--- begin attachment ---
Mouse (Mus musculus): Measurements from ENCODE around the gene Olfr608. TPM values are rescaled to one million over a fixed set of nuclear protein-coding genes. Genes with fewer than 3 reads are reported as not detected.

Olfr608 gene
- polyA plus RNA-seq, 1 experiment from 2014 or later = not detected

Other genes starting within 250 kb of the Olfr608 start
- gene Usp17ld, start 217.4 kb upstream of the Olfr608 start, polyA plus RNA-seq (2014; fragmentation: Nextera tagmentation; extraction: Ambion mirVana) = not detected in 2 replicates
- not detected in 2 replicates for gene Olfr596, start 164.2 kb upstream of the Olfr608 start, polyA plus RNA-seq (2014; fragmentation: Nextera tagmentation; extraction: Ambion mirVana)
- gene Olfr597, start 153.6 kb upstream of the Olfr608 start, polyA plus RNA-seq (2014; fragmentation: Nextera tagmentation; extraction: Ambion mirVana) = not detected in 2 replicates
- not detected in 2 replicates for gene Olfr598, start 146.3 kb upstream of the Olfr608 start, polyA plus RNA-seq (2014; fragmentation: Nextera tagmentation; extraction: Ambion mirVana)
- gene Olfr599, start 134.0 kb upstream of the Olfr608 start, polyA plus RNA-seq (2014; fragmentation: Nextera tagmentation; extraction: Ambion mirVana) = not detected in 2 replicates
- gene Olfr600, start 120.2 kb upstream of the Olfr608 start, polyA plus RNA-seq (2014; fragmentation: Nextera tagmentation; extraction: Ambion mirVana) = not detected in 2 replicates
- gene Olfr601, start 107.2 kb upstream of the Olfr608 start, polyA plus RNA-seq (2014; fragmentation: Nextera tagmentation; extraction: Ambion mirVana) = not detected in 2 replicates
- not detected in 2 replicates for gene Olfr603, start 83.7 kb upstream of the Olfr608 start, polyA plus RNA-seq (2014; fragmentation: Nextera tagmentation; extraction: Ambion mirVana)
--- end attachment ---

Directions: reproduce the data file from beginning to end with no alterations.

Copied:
Mouse (Mus musculus): Measurements from ENCODE around the gene Olfr608. TPM values are rescaled to one million over a fixed set of nuclear protein-coding genes. Genes with fewer than 3 reads are reported as not detected.

Olfr608 gene
- polyA plus RNA-seq, 1 experiment from 2014 or later = not detected

Other genes starting within 250 kb of the Olfr608 start
- gene Usp17ld, start 217.4 kb upstream of the Olfr608 start, polyA plus RNA-seq (2014; fragmentation: Nextera tagmentation; extraction: Ambion mirVana) = not detected in 2 replicates
- not detected in 2 replicates for gene Olfr596, start 164.2 kb upstream of the Olfr608 start, polyA plus RNA-seq (2014; fragmentation: Nextera tagmentation; extraction: Ambion mirVana)
- gene Olfr597, start 153.6 kb upstream of the Olfr608 start, polyA plus RNA-seq (2014; fragmentation: Nextera tagmentation; extraction: Ambion mirVana) = not detected in 2 replicates
- not detected in 2 replicates for gene Olfr598, start 146.3 kb upstream of the Olfr608 start, polyA plus RNA-seq (2014; fragmentation: Nextera tagmentation; extraction: Ambion mirVana)
- gene Olfr599, start 134.0 kb upstream of the Olfr608 start, polyA plus RNA-seq (2014; fragmentation: Nextera tagmentation; extraction: Ambion mirVana) = not detected in 2 replicates
- gene Olfr600, start 120.2 kb upstream of the Olfr608 start, polyA plus RNA-seq (2014; fragmentation: Nextera tagmentation; extraction: Ambion mirVana) = not detected in 2 replicates
- gene Olfr601, start 107.2 kb upstream of the Olfr608 start, polyA plus RNA-seq (2014; fragmentation: Nextera tagmentation; extraction: Ambion mirVana) = not detected in 2 replicates
- not detected in 2 replicates for gene Olfr603, start 83.7 kb upstream of the Olfr608 start, polyA plus RNA-seq (2014; fragmentation: Nextera tagmentation; extraction: Ambion mirVana)